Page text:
Volume 73, Number 4 | May 26 - June 1, 2004

Notebook


Tony Randall was a ‘gentleman of the old school’

By JERRY TALLMER

Tony Randall, left, in 2002 performing with Al Pacino in “The Resistable Rise of Arturo Ui” in the first production Randall’s National Actors Theatre staged at its home at Pace University.

There are 178 entries for Tony Randall, if I’ve added it all up correctly, in the Internet Movie Data Base — motion pictures and television series starting in 1949, “Notable TV Guest Appearances” starting in 1947 — and I expect when all the numbers are in, his appearances on the living stage, all across America, will more than double that.

But what comes into my head when I close my eyes, now, is two things:

One is Johnny Carson, circa 1962, night after night breaking up as he’d get Tony Randall to sit down beside him and sing “Blue Moon” or “The Lady in Red” or “Red Sails in the Sunset” or “Boo Hoo” or “Row Row Row” or “Mean to Me” or some other great old corny forgotten song — forgotten by all but Tony Randall, who could replicate each and every one of those chestnuts, and hundreds of others, note for note, word for word.

And the other is 40 years later, meaning just two years ago — Tony at ageless 82 going one-on-one, in high relish, with Al Pacino, in the scene in Brecht’s “The Resistible Rise of Arturo Ui” in which a proud, exacting, high-flown classic actor is brought in to give elocution and posture lessons to the guttersnipe gangster in a brown shirt who might one day seize the whole world by the throat.

These two aspects are in no way the two poles, or some such, of the man who has just been taken from us; he had, like everybody else, a thousand poles. But there was, in Tony, always a glint in the eye, a bit of roguery — the “Boo Hoo” balladeer — side by side with a deep old-fashioned straight-backed correctness. A spine.

He was, in short, a gentleman of the old school, and gentlemen didn’t talk out of school. In all the years he was married to his first wife — an invalid for many of those 50 years — he never in my presence, in or out of an interview, said two words more than: “Yes, I’m married” and would then go back to the subject at hand, which in Tony’s case was of course, first and last, the theater.

Speaking of which, a third picture suddenly comes to mind. It is the Belasco Theater, 1991, and the almost unbearably moving yet boffo moment in which Tony Randall and Jack Klugman — he, minus most of his vocal chords — come together once again to reconstruct their greatest hit, television’s “The Odd Couple,” this time live, on stage, for benefit of Tony’s hard-fought National Actors’ Theatre. And, as it may be, also for benefit of old friend Klugman.

Hard fought and under appreciated. I speak of Tony’s beloved National Actors’ Theater. It has done some perfectly respectable work over this past decade, some not so good, some pretty good, some (“Inherent the Wind”) better than that, some (“Room Service”) out of phase entirely, but I don’t think in all those years Tony’s NAT ever got a break — just some little wee shot in the arm — from The New York Times or the supercilious drama press in general.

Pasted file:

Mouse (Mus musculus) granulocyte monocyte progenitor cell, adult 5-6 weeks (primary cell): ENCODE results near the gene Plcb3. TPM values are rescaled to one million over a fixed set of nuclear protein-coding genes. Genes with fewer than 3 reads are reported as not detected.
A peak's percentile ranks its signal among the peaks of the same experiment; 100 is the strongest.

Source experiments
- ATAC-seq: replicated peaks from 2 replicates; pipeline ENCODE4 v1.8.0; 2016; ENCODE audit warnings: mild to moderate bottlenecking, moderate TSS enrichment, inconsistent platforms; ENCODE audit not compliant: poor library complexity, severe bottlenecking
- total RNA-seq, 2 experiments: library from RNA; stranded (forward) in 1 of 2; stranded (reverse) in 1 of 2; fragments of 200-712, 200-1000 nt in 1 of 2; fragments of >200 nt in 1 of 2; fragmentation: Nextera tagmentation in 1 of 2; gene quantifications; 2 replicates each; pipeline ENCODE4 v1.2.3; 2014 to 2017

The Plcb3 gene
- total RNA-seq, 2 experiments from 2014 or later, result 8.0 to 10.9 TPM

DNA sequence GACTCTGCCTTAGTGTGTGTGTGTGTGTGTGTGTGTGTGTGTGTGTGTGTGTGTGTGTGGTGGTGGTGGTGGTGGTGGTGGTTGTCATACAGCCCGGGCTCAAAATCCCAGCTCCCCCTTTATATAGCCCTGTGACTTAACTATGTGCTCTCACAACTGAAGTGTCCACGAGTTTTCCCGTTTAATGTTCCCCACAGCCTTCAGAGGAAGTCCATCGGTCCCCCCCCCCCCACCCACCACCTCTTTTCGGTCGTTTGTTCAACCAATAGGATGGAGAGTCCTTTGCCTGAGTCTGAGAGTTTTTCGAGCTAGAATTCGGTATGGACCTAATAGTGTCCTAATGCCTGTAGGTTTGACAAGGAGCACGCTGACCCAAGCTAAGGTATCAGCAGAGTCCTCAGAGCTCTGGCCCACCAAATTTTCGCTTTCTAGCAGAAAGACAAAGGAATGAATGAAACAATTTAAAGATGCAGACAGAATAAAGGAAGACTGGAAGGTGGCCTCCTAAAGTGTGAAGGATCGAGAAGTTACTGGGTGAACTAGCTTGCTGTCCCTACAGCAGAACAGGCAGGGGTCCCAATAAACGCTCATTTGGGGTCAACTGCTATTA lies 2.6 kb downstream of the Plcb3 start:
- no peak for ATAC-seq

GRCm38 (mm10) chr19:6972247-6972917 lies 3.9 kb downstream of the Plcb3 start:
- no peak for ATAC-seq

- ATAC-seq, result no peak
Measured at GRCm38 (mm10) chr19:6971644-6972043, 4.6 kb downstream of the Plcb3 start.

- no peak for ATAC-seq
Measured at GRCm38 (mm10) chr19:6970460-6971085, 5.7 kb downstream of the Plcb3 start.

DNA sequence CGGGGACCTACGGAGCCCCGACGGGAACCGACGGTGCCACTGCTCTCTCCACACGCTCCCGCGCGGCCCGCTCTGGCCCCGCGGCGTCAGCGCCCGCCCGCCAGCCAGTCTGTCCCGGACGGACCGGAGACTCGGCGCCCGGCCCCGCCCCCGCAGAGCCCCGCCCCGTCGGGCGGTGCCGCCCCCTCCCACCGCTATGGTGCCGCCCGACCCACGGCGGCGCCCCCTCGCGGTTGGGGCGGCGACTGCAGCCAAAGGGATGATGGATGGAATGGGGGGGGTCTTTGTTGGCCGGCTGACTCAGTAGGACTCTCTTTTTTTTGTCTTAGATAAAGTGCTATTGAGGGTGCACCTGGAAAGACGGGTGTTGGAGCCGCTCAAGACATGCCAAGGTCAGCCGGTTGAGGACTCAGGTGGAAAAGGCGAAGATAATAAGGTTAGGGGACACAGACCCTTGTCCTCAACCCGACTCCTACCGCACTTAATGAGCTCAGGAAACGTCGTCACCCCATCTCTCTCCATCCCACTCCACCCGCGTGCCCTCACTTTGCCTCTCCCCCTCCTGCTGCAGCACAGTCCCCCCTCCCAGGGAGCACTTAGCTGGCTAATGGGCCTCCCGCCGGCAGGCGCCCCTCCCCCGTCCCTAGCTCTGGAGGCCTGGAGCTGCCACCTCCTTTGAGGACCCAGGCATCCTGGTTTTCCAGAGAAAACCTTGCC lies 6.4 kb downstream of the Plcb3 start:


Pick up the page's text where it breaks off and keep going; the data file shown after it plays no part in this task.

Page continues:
How could an odd chap like Felix Unger give birth to and run a serious theater? Couldn’t happen. No way. Jump on it and push it under the carpet.

An odd chap. Pillar of the Neighborhood Playhouse, familiar of the Players’ Club. And when Florence Gibbs Randall was taken away after those 50 years, persnickety fussbudget Felix Unger, whose masculinity was always a remote question mark at the back of many even rabid fans’ minds, upped and married a good-looking girl, Heather Harlan, 50 years his junior — and just like that had one child (a daughter named for Laurette Taylor) and then another child (a son named for Joseph Jefferson, whose picture is in the Players Club) by her, in short order.

When Tony’s longtime publicist and close friend John Springer died, Tony Randall at the services, as my wife reminds me, said something like: “The only unkind thing he ever did in his life was to die on us.”

A few weeks ago at a benefit at the Plaza for the National Actors Theatre, Tony Randall was unable to attend; he was in a hospital bed, recovering from a triple bypass and pneumonia. Though we did not see him, we heard him on the telephone. “I’ll soon be back in circulation,” he told the gilded diners. “And then I think we should all have lunch.”

On Monday evening, May 17, 2004, Tony Randall died in his sleep at NYU Medical Center. He was 84. Boo hoo, you hear me crying for you. Laughing with you — you and Klugman. It’s time for lunch, Tony. Don’t be late.

Time and place of services for Tony Randall will be announced soon. In lieu of flowers, contributions may be made to the National Actors Theatre, 1 Pace Plaza, New York, N.Y. 10038.

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